Don’t Forget Your Walking Stick!

Circle Bar B Reserve had been recommended to me by nearly everyone I’ve met since moving to Lakeland. People rave about the paths for walking or bike riding. Photographs fill Facebook with the variety of birds, plants, amphibians, and bugs that make their home there.

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I love seeing God’s love displayed in nature.

Today my schedule and the weather allowed me to venture on my maiden trek at the B. Thankfully, a neighbor was also able to go. While making plans a couple days ago, she ended our conversation with, “don’t forget your walking stick.”  I told her I did not have one. She assured me she had an extra one she would bring.

The next day I was talking with some other neighbors and mentioned Patty and I would be going to Circle Bar B. They responded with, “don’t forget your walking stick.”

I looked at them and asked, “what’s the deal with the walking stick? I keep being reminded to take one. I don’t have one, but I am not unstable on my feet. And I am not that old. Are the trails rough?”

Tim and Cindy smiled and said, “you want it to flick a snake out of the way if it comes across your path. Or you may need it for protection from other wildlife or animals.”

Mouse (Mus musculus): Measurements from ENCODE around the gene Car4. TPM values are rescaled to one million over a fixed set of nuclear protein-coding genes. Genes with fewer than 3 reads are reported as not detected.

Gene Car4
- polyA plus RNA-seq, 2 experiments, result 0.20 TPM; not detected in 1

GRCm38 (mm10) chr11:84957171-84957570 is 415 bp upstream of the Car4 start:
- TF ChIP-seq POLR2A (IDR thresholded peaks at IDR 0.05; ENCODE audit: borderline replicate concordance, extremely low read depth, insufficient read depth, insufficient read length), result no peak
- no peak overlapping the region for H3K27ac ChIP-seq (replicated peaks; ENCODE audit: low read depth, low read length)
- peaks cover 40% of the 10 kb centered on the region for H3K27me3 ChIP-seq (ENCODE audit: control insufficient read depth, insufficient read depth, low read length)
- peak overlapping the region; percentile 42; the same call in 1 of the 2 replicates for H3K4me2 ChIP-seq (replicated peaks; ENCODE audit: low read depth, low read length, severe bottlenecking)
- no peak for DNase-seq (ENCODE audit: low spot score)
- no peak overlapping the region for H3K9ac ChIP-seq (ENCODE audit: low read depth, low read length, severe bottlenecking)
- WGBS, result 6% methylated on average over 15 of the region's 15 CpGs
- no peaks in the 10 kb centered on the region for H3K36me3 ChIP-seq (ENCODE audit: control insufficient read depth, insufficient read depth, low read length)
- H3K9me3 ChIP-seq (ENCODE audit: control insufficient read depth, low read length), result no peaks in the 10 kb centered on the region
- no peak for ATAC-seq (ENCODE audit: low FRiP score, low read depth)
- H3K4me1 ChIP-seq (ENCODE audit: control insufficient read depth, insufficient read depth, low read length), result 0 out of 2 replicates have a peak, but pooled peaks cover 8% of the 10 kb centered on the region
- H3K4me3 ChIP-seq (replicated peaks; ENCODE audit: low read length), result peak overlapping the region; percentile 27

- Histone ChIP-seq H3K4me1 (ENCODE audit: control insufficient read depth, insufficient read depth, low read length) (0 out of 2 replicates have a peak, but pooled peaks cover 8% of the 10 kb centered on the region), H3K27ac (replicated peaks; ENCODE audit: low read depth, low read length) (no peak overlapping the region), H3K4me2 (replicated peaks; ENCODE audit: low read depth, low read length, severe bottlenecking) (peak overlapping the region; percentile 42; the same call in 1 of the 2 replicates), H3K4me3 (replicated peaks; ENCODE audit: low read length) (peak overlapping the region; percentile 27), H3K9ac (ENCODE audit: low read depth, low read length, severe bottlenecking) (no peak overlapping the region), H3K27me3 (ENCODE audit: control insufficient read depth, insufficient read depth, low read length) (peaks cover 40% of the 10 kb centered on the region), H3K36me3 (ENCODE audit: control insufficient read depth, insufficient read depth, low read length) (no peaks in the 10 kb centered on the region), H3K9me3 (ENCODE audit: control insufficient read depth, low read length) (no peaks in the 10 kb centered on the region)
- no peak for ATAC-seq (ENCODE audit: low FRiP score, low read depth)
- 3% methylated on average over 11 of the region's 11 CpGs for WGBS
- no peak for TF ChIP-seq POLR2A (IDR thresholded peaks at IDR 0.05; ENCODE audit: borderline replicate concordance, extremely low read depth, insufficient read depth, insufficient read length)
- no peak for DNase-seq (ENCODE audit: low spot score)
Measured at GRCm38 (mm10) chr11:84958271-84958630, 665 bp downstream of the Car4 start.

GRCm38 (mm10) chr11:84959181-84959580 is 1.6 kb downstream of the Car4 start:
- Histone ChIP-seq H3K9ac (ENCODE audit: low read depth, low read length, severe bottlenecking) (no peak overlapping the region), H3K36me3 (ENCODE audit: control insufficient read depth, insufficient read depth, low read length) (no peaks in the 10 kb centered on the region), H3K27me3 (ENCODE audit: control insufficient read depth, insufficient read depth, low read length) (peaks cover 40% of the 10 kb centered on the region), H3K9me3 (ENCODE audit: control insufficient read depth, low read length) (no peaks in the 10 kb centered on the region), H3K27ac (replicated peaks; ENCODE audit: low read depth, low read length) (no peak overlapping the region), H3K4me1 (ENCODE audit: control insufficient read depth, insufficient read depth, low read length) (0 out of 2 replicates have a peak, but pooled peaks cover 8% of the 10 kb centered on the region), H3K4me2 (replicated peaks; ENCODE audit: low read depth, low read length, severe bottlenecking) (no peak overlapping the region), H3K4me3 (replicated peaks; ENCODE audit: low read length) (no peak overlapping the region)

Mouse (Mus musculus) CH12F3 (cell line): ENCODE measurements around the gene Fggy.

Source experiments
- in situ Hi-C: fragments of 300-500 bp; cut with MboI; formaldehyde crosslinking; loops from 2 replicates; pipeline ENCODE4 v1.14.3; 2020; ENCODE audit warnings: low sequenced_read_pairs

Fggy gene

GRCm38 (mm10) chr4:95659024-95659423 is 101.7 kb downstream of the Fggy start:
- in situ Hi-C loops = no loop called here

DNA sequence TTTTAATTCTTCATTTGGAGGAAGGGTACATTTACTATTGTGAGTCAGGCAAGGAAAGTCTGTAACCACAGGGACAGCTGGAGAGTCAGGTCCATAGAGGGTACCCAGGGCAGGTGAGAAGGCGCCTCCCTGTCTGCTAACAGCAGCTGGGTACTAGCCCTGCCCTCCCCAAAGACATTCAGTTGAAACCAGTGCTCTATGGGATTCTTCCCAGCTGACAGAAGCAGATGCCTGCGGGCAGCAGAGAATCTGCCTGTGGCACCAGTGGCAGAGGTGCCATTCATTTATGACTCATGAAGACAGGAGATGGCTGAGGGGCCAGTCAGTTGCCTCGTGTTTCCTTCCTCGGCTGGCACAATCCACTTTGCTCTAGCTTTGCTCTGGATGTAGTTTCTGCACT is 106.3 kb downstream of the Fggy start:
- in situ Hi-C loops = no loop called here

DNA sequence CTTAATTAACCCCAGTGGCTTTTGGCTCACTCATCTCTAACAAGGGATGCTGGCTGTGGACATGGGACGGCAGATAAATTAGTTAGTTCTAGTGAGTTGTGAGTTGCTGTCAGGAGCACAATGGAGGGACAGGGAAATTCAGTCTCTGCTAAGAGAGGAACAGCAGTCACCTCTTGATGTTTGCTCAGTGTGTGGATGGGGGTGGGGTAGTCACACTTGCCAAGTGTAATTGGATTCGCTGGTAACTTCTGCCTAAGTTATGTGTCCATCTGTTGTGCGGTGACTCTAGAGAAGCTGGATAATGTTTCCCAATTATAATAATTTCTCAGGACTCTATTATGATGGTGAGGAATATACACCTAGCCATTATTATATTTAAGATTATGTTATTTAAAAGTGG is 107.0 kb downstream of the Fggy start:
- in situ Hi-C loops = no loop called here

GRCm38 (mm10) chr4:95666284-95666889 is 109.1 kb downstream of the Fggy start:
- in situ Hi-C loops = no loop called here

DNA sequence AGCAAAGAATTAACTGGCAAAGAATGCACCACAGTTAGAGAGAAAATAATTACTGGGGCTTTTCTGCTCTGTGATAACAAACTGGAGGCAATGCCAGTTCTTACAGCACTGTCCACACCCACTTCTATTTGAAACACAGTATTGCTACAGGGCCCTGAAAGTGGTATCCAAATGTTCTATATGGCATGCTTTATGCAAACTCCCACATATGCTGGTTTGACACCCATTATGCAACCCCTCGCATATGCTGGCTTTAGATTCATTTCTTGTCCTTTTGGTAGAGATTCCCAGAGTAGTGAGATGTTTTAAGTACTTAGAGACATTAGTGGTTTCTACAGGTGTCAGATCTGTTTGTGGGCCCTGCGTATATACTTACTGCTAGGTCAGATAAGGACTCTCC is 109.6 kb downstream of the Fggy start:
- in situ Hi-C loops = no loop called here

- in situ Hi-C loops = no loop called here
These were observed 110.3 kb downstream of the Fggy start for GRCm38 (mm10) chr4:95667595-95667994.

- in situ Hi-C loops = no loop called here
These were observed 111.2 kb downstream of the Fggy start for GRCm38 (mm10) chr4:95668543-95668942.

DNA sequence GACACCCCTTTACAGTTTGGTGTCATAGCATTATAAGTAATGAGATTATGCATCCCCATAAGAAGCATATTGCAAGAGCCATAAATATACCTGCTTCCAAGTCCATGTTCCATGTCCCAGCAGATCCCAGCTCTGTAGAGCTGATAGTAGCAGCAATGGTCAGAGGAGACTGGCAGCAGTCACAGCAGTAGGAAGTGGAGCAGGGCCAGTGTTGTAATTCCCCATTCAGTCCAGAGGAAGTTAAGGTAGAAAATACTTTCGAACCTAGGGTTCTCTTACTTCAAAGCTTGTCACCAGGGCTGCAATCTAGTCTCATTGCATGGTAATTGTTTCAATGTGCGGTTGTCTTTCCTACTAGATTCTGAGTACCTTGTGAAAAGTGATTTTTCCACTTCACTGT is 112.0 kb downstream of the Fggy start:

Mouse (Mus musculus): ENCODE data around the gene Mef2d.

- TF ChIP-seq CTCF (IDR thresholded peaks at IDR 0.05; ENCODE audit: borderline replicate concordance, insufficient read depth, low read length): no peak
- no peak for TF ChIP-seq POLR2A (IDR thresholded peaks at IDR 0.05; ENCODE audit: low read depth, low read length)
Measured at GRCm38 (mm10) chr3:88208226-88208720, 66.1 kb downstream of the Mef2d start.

Ohhhhhhh. That makes sense! And now I want my own walking stick.

There is so much to learn in a new community and environment. While on the nature trail today I learned a couple fascinating tidbits about alligators. Did you know . . .

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See the gator between the two lower to mid log shadows?
  • The temperature of the nest in which the alligator eggs are laid determines the sex of the hatchling. Below 86 degrees F makes it most likely that females will hatch. Temps above 93 degrees F will most likely hatch males. (Don’t ask me what happens between 86-93 – maybe twins?)
  • The distance, in inches, between a gator’s eyes and nostrils will approximately equal their total length in feet (e.g. 4 inches between snout and eyes likely means you are looking at a 4 foot gator).

Patty and I had a great time. Neither of us needed to use our walking sticks for defense or offense. At least on this trip. But I’ll be ready next time. And if you come to visit I’ll rustle up a second one to share!

feedback-3387216_1920We’re never too old to learn new things. What is something new you learned recently? Please share; I have much to learn!

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